-I would celebrate the success at all three… each one serves a wonderful purpose to communities and each has its own character
-If French Immersion is growing, giving full support to 3 centers or even more makes sense
-This needs more discussion, but the future of Gladstone needs to be talked about, and French Immersion may have a role there

5.  How important are rural schools to you?  What ideas do you have regarding successful funding for these schools?
-this was a big one for me to get right on my platform
-I think rural schools give small towns stability that they don’t necessarily get from natural resources
-rural towns are aging, and need younger families to feel supported,,, this is imoprtant for farming and resource stability, something we all benefit from
-shared use of buildings, pilot projects for anything they actually want to try to improve their situation
-support and encourage the other trustees who want to lobby the Ministry for better funding for rural schools
-from what I gather, it makes sense to re-open MAC1 in Mackenzie
6.  How important do you feel choice programs/schools are to parents?
-parents probably balance choice programs with the ability of their kids to walk to school
-choice schools are strategic choices for parents, but they sometimes create perceptions of rich vs poor
-every school can shine for its won reasons, they don;t all have to be the same but there should be fairness in the way they are supported
-sometimes fairness requires unequal funding: rural schools and inner city schools have some costs that other schools do not
-we picked French Immersion at ECHE because of bilingualism, because English and French were taught side by side, because the drive was the same as Spruceland (at the time), the school had trees and a good reputation for teachers and principal
-there are hundreds of reasons why each family does what it does and we are lucky to have so many good choices in Prince George
-I’m interested to know about choice options in rural communities…. for instance is there any interest for other programs in Mackenzie?
-there has to be a balance between choice and neighbourhood schools
7.  Is it important to ensure that schools are not over or under capacity?  Why?  Does catchment mean anything in this district?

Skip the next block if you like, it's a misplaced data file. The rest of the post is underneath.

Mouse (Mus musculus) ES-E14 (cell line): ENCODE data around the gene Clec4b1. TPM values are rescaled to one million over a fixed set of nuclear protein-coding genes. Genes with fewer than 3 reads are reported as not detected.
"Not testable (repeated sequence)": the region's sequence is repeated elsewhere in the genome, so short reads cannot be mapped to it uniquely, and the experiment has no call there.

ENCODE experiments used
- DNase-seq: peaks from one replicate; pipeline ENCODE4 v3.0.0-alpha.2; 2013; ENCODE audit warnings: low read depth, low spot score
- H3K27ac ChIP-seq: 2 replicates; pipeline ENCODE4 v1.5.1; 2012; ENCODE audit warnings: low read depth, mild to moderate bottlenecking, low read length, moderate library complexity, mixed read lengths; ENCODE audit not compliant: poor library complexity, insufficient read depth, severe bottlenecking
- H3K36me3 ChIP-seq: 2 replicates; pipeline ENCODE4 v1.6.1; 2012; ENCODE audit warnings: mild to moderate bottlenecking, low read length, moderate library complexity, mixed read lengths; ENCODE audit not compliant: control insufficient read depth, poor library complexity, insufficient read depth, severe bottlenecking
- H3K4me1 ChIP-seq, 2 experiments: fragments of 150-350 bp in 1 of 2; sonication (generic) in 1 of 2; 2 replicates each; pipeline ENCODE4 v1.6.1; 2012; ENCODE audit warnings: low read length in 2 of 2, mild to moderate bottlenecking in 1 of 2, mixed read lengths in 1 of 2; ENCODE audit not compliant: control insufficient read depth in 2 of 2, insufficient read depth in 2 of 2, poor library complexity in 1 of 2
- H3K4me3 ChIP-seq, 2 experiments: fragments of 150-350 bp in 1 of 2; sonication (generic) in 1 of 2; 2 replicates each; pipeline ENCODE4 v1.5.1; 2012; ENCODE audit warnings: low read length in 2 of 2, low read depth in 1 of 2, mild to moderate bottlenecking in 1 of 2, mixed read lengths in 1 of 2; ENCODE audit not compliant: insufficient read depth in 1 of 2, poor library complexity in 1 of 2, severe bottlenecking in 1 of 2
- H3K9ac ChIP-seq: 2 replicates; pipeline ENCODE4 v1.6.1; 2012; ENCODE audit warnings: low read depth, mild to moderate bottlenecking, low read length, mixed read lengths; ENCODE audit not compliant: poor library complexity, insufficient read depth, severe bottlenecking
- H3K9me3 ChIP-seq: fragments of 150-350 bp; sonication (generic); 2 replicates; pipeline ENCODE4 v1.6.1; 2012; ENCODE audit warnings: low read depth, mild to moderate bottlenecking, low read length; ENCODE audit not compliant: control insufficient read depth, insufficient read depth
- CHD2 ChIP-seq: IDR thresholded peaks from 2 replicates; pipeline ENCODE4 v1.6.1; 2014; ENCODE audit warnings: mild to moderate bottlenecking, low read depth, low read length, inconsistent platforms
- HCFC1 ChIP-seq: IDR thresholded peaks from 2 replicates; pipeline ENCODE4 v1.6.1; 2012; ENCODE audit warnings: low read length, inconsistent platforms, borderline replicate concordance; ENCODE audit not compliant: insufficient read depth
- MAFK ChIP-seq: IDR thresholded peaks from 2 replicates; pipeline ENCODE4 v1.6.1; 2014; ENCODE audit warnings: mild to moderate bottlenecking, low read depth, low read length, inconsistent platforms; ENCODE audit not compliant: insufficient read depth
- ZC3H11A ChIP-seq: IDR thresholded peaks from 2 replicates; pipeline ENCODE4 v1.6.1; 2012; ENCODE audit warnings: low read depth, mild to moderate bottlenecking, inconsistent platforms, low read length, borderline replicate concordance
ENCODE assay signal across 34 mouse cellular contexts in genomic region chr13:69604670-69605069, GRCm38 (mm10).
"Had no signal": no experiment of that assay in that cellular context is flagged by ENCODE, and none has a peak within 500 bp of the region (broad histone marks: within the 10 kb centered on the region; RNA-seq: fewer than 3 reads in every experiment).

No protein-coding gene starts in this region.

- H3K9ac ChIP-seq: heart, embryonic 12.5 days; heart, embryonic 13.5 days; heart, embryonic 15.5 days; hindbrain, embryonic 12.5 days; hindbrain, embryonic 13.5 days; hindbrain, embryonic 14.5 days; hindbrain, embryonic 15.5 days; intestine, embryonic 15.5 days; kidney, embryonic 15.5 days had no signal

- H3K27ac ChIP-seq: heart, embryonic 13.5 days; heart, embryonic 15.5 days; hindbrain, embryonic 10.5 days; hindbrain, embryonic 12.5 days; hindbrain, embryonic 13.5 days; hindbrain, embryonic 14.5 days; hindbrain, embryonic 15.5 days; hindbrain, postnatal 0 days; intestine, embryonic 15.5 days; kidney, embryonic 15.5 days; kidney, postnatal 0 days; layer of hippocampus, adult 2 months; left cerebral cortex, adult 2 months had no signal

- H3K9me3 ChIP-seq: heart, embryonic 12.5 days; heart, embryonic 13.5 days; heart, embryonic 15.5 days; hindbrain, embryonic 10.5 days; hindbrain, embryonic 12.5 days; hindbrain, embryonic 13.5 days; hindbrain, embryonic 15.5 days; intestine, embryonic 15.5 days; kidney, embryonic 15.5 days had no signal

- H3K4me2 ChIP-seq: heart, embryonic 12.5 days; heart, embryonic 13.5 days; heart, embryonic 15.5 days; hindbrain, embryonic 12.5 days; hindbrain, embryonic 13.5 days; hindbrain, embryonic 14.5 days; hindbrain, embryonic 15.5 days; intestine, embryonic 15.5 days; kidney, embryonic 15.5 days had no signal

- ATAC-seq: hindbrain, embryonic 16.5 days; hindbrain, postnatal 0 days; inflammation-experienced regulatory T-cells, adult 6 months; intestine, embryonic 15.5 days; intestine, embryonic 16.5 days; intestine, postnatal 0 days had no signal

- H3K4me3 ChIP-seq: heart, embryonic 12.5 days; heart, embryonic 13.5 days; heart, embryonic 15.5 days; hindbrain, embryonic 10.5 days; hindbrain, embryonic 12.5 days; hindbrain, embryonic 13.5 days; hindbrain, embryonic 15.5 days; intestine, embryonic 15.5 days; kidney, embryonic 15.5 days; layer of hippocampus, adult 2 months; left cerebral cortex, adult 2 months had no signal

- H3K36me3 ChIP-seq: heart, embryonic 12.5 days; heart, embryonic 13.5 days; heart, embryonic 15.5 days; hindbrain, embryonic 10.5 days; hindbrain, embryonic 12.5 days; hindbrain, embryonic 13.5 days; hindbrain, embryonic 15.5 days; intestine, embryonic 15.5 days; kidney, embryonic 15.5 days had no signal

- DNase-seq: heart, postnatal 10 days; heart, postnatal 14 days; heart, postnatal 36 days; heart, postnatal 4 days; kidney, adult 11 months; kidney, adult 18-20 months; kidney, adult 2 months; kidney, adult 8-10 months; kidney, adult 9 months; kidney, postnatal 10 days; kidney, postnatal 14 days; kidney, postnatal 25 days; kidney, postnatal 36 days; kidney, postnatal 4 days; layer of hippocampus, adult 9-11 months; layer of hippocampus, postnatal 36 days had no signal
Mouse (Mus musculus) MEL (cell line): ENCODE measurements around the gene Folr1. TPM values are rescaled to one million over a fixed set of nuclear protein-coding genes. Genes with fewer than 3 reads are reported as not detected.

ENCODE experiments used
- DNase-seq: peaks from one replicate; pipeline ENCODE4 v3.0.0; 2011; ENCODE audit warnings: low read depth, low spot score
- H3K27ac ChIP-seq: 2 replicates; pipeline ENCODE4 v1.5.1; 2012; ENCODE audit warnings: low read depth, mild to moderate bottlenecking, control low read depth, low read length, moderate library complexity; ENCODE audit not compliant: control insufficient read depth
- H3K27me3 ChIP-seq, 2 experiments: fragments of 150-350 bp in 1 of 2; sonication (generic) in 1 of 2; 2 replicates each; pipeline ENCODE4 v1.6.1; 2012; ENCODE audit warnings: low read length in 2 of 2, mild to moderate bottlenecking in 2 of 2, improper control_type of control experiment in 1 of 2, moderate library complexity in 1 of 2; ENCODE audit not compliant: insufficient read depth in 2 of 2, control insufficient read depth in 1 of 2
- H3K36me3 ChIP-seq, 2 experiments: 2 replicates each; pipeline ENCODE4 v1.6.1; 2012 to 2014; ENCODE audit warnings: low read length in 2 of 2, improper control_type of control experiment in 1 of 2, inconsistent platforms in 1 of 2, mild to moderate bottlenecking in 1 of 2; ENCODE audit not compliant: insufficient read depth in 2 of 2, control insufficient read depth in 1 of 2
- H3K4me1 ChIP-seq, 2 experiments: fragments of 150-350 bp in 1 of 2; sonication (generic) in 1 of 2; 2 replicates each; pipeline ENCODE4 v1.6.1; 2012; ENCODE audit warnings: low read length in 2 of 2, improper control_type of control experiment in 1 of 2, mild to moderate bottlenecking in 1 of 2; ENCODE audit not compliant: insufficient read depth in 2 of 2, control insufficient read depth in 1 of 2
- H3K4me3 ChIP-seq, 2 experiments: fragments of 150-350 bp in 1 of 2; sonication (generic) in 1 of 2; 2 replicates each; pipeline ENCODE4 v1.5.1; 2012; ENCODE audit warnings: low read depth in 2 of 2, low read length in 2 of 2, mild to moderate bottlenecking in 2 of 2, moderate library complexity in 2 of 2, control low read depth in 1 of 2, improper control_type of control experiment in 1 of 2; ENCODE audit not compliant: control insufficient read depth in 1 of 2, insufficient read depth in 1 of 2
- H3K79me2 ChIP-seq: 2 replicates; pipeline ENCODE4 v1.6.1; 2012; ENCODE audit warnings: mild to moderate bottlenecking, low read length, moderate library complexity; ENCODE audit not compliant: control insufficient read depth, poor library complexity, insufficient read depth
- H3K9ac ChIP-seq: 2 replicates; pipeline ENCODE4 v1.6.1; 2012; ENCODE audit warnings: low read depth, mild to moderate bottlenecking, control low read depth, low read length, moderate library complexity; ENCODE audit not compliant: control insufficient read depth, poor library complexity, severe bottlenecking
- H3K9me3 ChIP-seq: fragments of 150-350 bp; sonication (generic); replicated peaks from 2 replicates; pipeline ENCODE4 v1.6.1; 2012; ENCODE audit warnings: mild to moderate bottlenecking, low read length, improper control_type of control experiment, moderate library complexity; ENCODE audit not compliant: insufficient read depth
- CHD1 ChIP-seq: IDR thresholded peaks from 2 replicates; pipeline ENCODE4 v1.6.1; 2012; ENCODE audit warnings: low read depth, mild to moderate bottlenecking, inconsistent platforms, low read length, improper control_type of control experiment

-playing with catchment is tough because families want to know what to expect, you can’t change it too often or it makes chaos for communities
-having the whole district as the catchment for choice schools makes sense, it allows them to thrive based on their merits
-overcapacity means lots of different things, like Heritage is over full because parents want to send their kids there.. how do you tell parents they shouldn’t do that?
-capping enrollment make sense sometimes, it is logical, but isn’t always a good thing
-I don’t think bigger is better, but sometimes a school becomes so empty that we have to look at shared use and last resort is closure… I think the district should use other cost-saving options before even thinking about school closure
8.  When policy is to be significantly changed, there is a process in place that includes a 60-day public consultation.  Do you think this process is effective?  Could it be improved/modified?  If so, how?
-process is brutal, no process will please anyone and I understand the difficult position the trustees are put in, but the process needs fixing
-with school closures, they waited until January so that there could be no adjustments…. that’s not fair… most of the money problem was known long before, years before
-we should do like Kamloops did in 2010…… get input, put the input on the website, sit down and re-do the plan based on input, and come up with a final plan that actually reflects input
-an example is sibling priority…. they made up a policy as a knee-jerk reaction to enrollment pressure without talking to parents first….. they got their starting-point policy mixed up and caused parents alot of grief…. they could have started by asking the public “what is important to you as we consider changes to kindergarten registration?”
-once again, parents had to fight and present over and over again hoping to be heard… a more interactive process could have alleviated the doubt about how it would end
9.  The present School Board Chair, Lyn Hall, stated at the last Board meeting what he felt was the most important issue facing the next Board.  Do you concur with his opinion?
-do you mean bussing? its important but its part of a larger picture…. other issues are probably more important
-courtesy bussing should be extended to ANY STUDENT who can get on a empty bus and ride close to their school
-part of the problem is reserving seats for kids who might ride the bus… can this be tightened up so buses are filled by actual riders? (requires less busses)
-save money on busses by using drop-off points and shortening routes… requires public input, though
10.  You will experience a sharp learning curve in your first term as a trustee.  Many people feel that it is often in the second term that a trustee has enough of a handle on the issues that they can truly have an impact.  Are you planning on sticking with education, or do you have aspirations to move to municipal/provincial/federal politics? (If you are already a trustee, please answer based on a possible third term).
-I want to be trustee because its where I can make a difference….. fair policies and getting the board office to get their act together on some of their dysfunctional relationships
-I don’t want to be parent who just grumbles in the playground….. I’m probably living here for 13 years at least as my kids go through the school system and I want to make things better for them
-I find politics interesting but I have no interest in any other political levels, this makes me nervous enough